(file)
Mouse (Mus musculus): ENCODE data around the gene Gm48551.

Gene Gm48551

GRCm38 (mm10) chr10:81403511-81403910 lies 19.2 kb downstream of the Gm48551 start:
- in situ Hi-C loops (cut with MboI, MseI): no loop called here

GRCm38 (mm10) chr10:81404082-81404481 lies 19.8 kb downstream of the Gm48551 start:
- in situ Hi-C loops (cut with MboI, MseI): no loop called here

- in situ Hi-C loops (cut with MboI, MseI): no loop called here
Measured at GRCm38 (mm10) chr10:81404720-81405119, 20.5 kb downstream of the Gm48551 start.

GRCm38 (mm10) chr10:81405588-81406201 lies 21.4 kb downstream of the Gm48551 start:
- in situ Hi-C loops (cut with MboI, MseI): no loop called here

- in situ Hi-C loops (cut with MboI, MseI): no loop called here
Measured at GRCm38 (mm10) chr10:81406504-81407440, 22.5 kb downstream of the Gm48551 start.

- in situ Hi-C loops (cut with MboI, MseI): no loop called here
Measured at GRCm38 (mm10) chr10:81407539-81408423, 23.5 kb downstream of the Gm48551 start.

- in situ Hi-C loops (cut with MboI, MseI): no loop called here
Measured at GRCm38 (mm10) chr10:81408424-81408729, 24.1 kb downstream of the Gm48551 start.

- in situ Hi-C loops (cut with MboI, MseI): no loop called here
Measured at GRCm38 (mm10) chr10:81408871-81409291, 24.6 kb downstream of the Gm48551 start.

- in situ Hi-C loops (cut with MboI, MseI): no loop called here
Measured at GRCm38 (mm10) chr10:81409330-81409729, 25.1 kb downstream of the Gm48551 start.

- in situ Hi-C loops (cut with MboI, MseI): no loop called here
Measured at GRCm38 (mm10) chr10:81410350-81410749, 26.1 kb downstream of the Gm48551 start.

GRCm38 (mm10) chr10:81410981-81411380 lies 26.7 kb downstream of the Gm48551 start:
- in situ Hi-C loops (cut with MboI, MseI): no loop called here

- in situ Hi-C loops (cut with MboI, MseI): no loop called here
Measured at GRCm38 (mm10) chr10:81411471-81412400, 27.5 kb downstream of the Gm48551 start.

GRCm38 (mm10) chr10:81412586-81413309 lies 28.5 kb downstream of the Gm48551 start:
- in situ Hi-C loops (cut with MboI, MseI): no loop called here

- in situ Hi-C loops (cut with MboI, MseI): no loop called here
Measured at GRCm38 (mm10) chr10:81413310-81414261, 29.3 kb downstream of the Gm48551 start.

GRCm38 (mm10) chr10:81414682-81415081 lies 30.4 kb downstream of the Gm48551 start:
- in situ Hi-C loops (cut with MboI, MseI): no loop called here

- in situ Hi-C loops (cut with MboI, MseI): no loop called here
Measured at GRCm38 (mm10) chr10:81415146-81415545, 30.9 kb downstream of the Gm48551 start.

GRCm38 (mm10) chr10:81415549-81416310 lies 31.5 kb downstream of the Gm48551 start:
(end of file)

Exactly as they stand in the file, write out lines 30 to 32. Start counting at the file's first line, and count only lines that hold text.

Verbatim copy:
Measured at GRCm38 (mm10) chr10:81413310-81414261, 29.3 kb downstream of the Gm48551 start.

GRCm38 (mm10) chr10:81414682-81415081 lies 30.4 kb downstream of the Gm48551 start:
- in situ Hi-C loops (cut with MboI, MseI): no loop called here